Now Reading
Does Your Blog Have A Comments Policy?

Does Your Blog Have A Comments Policy?

The Blog Herald finally developed a Comments Policy for this blog last March. Earlier in the year, Scoble changed his Comment Policy so it only permitted “family friendly” comments. No cussing and swearing.

Here on the Blog Herald, Jonathan Bailey covered “The Legal Issues with Comments”, confronting bloggers with their responsibilities for copyright and more regarding the comments people post on your blog.

A lot of bloggers fret over the issues comments, especially on how to handle them and comment etiquette and manners, and more and more bloggers are adding comment terms and conditions, also known as a Comments Policy.

Do you have one for yours?

Does Your Blog Need a Comments Policy?

A Comments Policy is a statement defining your policy regarding comments on your blog. It is also a “responsibility statement”. It informs the reader of what you will allow on your blog, what you will not allow, and what they are allowed to do. It establishes publicly the responsibilities of each party involved.

Does your blog need one? Maybe. I think all blogs should have one. It helps to set down in words all the assumptions and expectations bloggers and commenters may have, removing all doubt. If doubt arises, the blogger can point to the ground rules, so there can be no excuses for ignorance. A comments policy says “We are all playing by the same rules here.”

Comments are essential to a blog. It is the key ingredient in defining a blog from a website. Bloggers thrive on nurturing the interaction between themselves and their readers through blog comments. However, cross the line and comments become aggravations.

Your blog posts say a lot about who you are, what you know, and what you do. They establish your reputation. The links you include in your posts and blogroll also help your reputation for recommending quality, related subjects to your readers. You earn their trust when you recommend well.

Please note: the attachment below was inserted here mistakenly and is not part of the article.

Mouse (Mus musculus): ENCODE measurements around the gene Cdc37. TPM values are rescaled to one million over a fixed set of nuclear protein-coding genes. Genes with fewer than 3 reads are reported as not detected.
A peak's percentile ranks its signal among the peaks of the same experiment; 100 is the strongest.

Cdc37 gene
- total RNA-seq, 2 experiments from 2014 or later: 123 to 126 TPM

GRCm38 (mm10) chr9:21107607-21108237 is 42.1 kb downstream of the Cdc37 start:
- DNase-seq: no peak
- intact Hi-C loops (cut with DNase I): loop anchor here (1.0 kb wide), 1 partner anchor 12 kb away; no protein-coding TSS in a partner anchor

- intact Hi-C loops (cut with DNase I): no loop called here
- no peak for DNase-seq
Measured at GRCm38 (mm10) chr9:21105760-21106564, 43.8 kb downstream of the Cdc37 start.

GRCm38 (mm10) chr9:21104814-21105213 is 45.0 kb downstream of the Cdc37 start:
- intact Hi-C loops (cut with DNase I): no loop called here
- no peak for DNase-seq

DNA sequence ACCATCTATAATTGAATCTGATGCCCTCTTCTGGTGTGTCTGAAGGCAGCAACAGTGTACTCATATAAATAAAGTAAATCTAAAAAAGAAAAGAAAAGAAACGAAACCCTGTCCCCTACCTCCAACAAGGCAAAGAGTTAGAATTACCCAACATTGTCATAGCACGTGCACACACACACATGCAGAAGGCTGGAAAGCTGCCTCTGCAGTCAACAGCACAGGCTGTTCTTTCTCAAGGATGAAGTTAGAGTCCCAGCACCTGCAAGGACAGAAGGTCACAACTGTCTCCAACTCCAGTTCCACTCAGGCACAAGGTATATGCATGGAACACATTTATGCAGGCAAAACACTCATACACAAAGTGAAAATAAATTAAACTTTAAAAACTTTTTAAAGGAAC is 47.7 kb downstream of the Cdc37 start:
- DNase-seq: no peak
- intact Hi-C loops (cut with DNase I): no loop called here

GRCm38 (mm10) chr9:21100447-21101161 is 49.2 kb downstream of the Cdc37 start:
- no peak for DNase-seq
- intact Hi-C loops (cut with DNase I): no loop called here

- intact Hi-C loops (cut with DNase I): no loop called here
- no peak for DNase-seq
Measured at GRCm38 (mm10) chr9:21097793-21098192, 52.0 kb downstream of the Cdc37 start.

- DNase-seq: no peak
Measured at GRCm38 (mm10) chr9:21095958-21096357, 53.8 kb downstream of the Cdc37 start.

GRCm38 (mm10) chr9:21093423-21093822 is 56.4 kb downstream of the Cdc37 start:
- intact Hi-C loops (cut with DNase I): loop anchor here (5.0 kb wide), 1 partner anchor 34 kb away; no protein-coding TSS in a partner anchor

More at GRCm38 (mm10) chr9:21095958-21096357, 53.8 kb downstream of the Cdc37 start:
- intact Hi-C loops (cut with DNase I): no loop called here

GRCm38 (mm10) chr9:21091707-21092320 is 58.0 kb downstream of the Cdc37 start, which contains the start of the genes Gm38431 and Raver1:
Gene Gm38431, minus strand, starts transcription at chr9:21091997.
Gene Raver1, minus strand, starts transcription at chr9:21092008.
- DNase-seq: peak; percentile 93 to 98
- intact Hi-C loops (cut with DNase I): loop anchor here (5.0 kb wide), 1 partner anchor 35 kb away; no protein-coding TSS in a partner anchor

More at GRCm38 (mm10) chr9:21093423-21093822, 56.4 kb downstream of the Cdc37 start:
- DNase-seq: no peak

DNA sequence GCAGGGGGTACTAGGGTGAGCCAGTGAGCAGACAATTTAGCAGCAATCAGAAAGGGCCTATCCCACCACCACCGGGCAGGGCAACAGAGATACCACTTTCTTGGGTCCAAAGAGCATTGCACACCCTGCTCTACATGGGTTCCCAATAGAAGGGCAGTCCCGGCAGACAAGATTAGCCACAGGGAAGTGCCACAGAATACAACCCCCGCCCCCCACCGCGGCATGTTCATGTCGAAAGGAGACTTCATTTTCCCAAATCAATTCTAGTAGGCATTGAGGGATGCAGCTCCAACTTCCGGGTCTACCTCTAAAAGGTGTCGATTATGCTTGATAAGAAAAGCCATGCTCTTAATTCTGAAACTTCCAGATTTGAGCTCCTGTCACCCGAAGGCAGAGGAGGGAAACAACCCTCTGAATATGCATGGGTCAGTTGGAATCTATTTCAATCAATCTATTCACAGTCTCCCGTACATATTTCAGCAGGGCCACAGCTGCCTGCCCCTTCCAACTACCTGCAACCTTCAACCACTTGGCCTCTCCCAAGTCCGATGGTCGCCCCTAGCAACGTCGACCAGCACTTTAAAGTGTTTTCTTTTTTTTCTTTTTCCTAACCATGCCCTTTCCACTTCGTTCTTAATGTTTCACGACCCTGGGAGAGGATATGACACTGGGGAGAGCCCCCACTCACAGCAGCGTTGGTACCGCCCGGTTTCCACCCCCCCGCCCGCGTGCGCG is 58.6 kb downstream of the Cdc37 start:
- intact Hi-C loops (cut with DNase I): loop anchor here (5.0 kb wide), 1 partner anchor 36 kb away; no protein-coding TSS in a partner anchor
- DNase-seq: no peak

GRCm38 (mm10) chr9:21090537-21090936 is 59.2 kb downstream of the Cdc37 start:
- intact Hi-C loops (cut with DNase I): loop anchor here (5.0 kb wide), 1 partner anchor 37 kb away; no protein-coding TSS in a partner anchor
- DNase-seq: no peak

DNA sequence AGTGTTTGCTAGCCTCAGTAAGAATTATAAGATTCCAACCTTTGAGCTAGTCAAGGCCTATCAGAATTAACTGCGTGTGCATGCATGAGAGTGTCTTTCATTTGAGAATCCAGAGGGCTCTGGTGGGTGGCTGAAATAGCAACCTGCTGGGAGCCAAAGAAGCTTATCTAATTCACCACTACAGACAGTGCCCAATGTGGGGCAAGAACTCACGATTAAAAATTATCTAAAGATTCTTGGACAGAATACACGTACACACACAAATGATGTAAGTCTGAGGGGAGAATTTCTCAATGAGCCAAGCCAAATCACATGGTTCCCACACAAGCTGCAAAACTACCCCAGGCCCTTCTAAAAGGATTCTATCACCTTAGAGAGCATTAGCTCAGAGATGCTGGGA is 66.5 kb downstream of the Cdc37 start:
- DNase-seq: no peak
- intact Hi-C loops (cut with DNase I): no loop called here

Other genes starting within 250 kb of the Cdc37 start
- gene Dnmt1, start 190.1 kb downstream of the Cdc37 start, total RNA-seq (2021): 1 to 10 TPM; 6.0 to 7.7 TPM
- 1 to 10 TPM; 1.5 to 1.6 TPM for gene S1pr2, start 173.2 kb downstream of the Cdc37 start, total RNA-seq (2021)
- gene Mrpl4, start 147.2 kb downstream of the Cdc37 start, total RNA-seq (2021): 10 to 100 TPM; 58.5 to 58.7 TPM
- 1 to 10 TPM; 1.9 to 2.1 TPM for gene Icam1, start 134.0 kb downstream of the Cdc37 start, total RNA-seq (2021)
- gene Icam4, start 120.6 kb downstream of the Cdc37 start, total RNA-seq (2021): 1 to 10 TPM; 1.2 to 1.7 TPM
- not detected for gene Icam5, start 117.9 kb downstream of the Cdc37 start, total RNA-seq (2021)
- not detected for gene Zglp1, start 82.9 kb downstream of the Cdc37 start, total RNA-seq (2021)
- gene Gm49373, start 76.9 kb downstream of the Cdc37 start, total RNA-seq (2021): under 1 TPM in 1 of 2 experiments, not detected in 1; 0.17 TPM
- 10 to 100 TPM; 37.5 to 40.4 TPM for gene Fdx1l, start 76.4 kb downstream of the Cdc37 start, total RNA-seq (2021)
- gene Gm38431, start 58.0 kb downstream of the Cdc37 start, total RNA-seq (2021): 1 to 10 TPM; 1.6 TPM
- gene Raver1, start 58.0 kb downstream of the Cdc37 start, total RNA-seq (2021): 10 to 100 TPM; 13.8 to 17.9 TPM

Blog comments help to develop your blog’s reputation (and yours). When you write something good, your readers may tell you. Others reading the post and comments will read those, adding these little recommendations to your reputation.

If the comments are “bad”, how you respond reveals more about who you are and how you blog, then how nasty the commenter was.

The tone of your blog posts can encourage or stifle comments. Some posts just aren’t worth commenting on. Those who encourage comments set a tone for the tone of the comments. Gentle, non-evocative posts don’t typically attract pissed off commenters. Angry, accusing and vindictive posts don’t attract sweet and calm responses. In fact, they work like magnets for those looking to encourage such negativity. If you don’t like the tenor of the comments you receive on your blog, check your post’s tone first. Like attracts like.

Creating a Comments Policy

Either way, you, as the blog owner or administrator, have total control over the comments on your blog. You can shout “freedom of speech” and have an “anything goes” policy. Or you can have a more drill sergeant discipline, striking down mean-spirited or bigoted comments. Or walk the middle of the road, killing off comments that will only inflame, but leaving up stupid, narrow-minded comments as an example for others.

See Also
Apple Silicon Processor

Your blog is your little nation and you are the government. Currently, there are no rules or regulations that to tell you how to administer your blog’s nation. You are in charge and you set the rules. And the first rule that must be obeyed is making your rules public.

As the blog owner, you have the following rights:

  1. Control over content and comments.
  2. Ability to edit comments.
  3. Ability to censor comments.
  4. Ability to delete comments.
  5. Ability to prevent comments by specific persons or groups.

Does this mean you can freely edit, censor and delete comments? No. This list simply means you have a “right” to do any of these. What approach you take and what level of control over comments is up to you. You just need to let your readers know.

Your Comments Policy sets the ground rules for playing on your blog.

Your Comments Policy can be short and sweet or long and filled with a lot of legal jargon. It should match your overall blog writing style, or it can be legal jargon from a lawyer to provide you with maximum protection.

Here are some example comment ground rules to consider when writing your blog’s Comments Policy:

  • Comment Form Guidelines: The comment form must be filled in with a proper or legitimate sounding name and URL. Comments using keywords, spam or splog-like URLs, or suspicious information in the comment form will be edited or deleted.